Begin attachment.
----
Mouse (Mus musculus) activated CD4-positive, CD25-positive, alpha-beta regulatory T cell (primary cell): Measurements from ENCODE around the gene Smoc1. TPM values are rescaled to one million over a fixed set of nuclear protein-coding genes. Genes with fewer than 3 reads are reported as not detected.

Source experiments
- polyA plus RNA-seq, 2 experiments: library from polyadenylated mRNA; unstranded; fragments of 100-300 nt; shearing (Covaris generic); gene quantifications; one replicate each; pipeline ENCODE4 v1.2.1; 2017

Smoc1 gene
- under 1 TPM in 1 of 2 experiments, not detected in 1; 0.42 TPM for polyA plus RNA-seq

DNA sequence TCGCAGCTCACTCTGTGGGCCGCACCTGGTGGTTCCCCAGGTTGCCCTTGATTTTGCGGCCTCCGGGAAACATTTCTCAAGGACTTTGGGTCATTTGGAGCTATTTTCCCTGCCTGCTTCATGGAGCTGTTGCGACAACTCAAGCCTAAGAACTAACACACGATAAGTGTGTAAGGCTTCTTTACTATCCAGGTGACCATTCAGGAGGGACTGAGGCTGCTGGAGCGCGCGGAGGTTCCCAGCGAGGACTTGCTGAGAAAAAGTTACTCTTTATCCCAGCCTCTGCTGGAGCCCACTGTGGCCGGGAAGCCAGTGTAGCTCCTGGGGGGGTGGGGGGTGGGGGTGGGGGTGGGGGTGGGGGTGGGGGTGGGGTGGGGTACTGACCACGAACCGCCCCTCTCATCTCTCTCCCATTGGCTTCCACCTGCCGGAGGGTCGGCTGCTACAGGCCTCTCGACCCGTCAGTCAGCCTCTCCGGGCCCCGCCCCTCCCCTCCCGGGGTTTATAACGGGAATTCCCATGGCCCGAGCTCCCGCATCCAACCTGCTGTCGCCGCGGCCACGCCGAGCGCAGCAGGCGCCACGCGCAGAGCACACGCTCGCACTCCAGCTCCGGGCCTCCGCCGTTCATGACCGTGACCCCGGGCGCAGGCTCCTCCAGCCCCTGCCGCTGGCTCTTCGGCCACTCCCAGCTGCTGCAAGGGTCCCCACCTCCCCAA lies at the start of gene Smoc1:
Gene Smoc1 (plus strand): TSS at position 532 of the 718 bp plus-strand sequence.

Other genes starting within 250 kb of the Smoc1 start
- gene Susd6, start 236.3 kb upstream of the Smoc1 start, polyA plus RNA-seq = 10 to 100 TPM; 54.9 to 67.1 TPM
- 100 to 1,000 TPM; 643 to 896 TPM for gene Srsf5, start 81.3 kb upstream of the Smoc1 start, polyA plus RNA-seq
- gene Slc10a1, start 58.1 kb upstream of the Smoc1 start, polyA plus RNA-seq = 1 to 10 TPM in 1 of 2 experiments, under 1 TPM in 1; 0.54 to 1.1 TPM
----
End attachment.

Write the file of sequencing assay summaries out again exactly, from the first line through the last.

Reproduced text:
Mouse (Mus musculus) activated CD4-positive, CD25-positive, alpha-beta regulatory T cell (primary cell): Measurements from ENCODE around the gene Smoc1. TPM values are rescaled to one million over a fixed set of nuclear protein-coding genes. Genes with fewer than 3 reads are reported as not detected.

Source experiments
- polyA plus RNA-seq, 2 experiments: library from polyadenylated mRNA; unstranded; fragments of 100-300 nt; shearing (Covaris generic); gene quantifications; one replicate each; pipeline ENCODE4 v1.2.1; 2017

Smoc1 gene
- under 1 TPM in 1 of 2 experiments, not detected in 1; 0.42 TPM for polyA plus RNA-seq

DNA sequence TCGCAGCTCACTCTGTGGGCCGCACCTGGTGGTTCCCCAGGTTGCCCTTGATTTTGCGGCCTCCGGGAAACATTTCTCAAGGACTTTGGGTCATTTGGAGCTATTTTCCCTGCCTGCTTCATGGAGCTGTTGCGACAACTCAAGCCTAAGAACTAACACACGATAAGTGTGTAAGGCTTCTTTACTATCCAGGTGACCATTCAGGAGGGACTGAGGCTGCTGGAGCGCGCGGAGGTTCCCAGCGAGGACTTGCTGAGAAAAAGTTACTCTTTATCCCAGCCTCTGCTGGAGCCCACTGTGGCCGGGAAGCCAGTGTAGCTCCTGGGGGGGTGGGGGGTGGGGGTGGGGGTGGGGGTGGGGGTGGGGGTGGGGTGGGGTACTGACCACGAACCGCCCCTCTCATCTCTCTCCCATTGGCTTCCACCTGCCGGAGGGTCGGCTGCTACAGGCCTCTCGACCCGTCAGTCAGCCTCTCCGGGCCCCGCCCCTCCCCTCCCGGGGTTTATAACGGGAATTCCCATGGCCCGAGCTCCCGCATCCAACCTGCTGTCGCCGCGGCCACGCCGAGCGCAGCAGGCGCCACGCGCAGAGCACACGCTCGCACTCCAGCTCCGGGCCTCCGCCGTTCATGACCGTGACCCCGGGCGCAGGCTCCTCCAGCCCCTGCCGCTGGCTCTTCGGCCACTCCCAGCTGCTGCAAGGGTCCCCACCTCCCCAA lies at the start of gene Smoc1:
Gene Smoc1 (plus strand): TSS at position 532 of the 718 bp plus-strand sequence.

Other genes starting within 250 kb of the Smoc1 start
- gene Susd6, start 236.3 kb upstream of the Smoc1 start, polyA plus RNA-seq = 10 to 100 TPM; 54.9 to 67.1 TPM
- 100 to 1,000 TPM; 643 to 896 TPM for gene Srsf5, start 81.3 kb upstream of the Smoc1 start, polyA plus RNA-seq
- gene Slc10a1, start 58.1 kb upstream of the Smoc1 start, polyA plus RNA-seq = 1 to 10 TPM in 1 of 2 experiments, under 1 TPM in 1; 0.54 to 1.1 TPM